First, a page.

Generally speaking, has not been brazenly partisan, despite being very much a creature of the mainstream media. It has taken Democrats to task on a number of fronts. But the intellectual honesty of its chief rival has come under much more intense scrutiny.’s Jackson has even said he’s not comfortable with PolitiFact’s Truth-O-Meter that rates some political claims as “Pants on Fire.” “I’ve never been able to see an academically defensible way to hand out those kinds of ratings,” Jackson said (Human Events, Aug. 30, 2012).

Nevertheless, PolitiFact was awarded a Pulitzer Prize in 2009 for its enterprising coverage of the 2008 election, forever giving it credibility. Part of that body of work in 2008 included rating as “true” the promise by candidate Obama that “if you’ve got a health care plan that you like, you can keep it” under his health care proposal. This rating came in an Oct. 9, 2008 article, about a month before the election. PolitiFact went on to say:

“It remains to be seen whether Obama’s plan will actually be able to achieve the cost savings it promises for the health care system. But people who want to keep their current insurance should be able to do that under Obama’s plan. His description of his plan is accurate, and we rate his statement True” (Forbes, Dec. 27, 2013).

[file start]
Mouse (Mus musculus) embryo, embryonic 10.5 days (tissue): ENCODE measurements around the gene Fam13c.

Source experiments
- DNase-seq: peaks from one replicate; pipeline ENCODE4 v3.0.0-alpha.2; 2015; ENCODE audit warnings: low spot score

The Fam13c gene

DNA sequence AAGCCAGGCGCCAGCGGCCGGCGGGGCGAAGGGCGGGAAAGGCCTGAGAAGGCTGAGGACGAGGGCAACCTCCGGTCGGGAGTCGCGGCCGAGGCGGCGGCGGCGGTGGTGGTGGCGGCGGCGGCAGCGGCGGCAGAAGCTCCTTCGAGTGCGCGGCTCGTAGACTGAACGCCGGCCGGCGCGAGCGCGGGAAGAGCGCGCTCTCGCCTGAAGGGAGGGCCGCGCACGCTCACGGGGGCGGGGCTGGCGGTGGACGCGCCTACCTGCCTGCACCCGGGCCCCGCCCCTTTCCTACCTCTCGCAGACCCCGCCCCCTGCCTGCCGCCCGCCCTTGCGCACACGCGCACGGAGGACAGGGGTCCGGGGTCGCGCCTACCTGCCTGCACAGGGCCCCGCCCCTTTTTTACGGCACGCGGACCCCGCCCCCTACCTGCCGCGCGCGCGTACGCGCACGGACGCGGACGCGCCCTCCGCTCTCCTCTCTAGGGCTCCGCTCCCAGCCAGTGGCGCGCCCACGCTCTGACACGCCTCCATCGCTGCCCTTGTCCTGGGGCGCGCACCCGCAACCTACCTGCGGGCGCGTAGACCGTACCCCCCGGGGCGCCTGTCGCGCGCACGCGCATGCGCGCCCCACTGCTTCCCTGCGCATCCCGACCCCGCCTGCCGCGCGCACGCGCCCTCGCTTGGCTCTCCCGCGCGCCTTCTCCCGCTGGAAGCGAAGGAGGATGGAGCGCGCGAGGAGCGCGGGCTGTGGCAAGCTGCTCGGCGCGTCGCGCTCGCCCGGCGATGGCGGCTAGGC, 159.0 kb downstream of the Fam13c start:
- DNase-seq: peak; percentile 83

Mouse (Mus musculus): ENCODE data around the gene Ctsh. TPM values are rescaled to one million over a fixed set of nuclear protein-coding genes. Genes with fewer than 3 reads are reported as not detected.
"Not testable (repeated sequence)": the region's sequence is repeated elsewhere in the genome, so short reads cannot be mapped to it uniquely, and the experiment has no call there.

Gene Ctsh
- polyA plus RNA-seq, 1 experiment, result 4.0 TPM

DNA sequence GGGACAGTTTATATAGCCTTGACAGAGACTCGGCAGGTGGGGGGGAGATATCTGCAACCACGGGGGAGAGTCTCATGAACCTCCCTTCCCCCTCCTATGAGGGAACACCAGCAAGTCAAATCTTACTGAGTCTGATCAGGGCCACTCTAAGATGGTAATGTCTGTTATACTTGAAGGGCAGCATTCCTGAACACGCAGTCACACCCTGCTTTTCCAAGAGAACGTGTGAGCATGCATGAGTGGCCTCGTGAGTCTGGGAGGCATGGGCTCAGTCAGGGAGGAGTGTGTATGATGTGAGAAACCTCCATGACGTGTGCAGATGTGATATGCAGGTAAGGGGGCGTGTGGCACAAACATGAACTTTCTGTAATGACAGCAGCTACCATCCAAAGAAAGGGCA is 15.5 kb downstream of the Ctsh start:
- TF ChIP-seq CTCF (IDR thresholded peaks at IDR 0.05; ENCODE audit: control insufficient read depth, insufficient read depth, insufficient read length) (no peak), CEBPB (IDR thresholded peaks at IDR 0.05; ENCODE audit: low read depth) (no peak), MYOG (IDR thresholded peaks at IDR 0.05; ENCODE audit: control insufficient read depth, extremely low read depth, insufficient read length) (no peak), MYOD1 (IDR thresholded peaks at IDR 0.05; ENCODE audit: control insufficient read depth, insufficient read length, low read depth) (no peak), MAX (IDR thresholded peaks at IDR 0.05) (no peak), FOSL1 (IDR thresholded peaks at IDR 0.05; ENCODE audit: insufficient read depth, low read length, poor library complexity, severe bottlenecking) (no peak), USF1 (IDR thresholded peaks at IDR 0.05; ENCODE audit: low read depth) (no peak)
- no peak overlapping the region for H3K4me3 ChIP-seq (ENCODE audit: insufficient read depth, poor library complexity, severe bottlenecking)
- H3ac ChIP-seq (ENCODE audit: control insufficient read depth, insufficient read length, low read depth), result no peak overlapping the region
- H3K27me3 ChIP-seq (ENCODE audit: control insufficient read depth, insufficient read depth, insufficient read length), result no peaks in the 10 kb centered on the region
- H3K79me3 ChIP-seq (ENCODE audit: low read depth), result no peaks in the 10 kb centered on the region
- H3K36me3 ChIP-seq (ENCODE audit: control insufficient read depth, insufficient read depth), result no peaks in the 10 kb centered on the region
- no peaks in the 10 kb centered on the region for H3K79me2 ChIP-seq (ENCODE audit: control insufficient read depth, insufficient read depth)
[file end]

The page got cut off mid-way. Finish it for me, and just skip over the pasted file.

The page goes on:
As we now know, Obama’s statement was a bald-faced lie.


In 2009, PolitiFact began its popular feature, “Lie of the Year.” This garnered a lot of media attention.

Perhaps it should have been no surprise that the first dubious distinction was bestowed on one of the media’s favorite punching bags, Sarah Palin, the GOP’s 2008 vice presidential candidate. Palin used the phrase “death panels” in describing Obamacare. Putting aside that she was speaking rhetorically, PolitiFact called it a lie because the law did not literally create panels that sentenced patients to death. Palin was referring in part to an actual government panel, the Independent Medicare Advisory Council, or IMAC, that would advise the government on cutting costs by determining what treatments were most effective and efficient.